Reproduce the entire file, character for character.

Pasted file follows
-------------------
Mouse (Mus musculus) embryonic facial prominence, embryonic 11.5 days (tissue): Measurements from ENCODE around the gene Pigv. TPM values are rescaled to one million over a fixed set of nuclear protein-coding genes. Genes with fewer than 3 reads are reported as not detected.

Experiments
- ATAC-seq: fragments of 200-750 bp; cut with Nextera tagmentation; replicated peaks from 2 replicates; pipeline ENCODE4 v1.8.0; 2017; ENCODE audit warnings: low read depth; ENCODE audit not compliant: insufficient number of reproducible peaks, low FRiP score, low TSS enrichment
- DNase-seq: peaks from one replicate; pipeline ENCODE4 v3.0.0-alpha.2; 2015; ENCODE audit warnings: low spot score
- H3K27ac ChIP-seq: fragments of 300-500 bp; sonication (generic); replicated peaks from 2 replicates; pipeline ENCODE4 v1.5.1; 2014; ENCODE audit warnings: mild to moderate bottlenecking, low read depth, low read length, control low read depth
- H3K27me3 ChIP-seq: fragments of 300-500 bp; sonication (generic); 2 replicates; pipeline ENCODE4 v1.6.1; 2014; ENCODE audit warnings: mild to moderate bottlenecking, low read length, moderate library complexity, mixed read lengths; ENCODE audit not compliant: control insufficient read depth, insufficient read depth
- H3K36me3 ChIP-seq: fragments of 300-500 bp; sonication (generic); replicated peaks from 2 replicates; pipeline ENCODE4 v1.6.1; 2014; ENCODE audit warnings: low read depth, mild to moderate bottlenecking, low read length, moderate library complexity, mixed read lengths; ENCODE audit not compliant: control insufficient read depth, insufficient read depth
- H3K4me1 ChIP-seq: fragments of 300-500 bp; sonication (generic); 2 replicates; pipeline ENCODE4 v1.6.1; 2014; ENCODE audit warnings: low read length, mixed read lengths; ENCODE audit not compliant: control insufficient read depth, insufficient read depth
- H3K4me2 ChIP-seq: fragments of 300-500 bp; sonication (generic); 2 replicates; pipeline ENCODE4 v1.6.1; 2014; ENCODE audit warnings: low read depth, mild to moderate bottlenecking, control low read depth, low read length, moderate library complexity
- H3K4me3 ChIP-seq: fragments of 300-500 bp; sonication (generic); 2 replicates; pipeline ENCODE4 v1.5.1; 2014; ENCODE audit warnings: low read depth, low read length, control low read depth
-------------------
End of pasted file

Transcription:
Mouse (Mus musculus) embryonic facial prominence, embryonic 11.5 days (tissue): Measurements from ENCODE around the gene Pigv. TPM values are rescaled to one million over a fixed set of nuclear protein-coding genes. Genes with fewer than 3 reads are reported as not detected.

Experiments
- ATAC-seq: fragments of 200-750 bp; cut with Nextera tagmentation; replicated peaks from 2 replicates; pipeline ENCODE4 v1.8.0; 2017; ENCODE audit warnings: low read depth; ENCODE audit not compliant: insufficient number of reproducible peaks, low FRiP score, low TSS enrichment
- DNase-seq: peaks from one replicate; pipeline ENCODE4 v3.0.0-alpha.2; 2015; ENCODE audit warnings: low spot score
- H3K27ac ChIP-seq: fragments of 300-500 bp; sonication (generic); replicated peaks from 2 replicates; pipeline ENCODE4 v1.5.1; 2014; ENCODE audit warnings: mild to moderate bottlenecking, low read depth, low read length, control low read depth
- H3K27me3 ChIP-seq: fragments of 300-500 bp; sonication (generic); 2 replicates; pipeline ENCODE4 v1.6.1; 2014; ENCODE audit warnings: mild to moderate bottlenecking, low read length, moderate library complexity, mixed read lengths; ENCODE audit not compliant: control insufficient read depth, insufficient read depth
- H3K36me3 ChIP-seq: fragments of 300-500 bp; sonication (generic); replicated peaks from 2 replicates; pipeline ENCODE4 v1.6.1; 2014; ENCODE audit warnings: low read depth, mild to moderate bottlenecking, low read length, moderate library complexity, mixed read lengths; ENCODE audit not compliant: control insufficient read depth, insufficient read depth
- H3K4me1 ChIP-seq: fragments of 300-500 bp; sonication (generic); 2 replicates; pipeline ENCODE4 v1.6.1; 2014; ENCODE audit warnings: low read length, mixed read lengths; ENCODE audit not compliant: control insufficient read depth, insufficient read depth
- H3K4me2 ChIP-seq: fragments of 300-500 bp; sonication (generic); 2 replicates; pipeline ENCODE4 v1.6.1; 2014; ENCODE audit warnings: low read depth, mild to moderate bottlenecking, control low read depth, low read length, moderate library complexity
- H3K4me3 ChIP-seq: fragments of 300-500 bp; sonication (generic); 2 replicates; pipeline ENCODE4 v1.5.1; 2014; ENCODE audit warnings: low read depth, low read length, control low read depth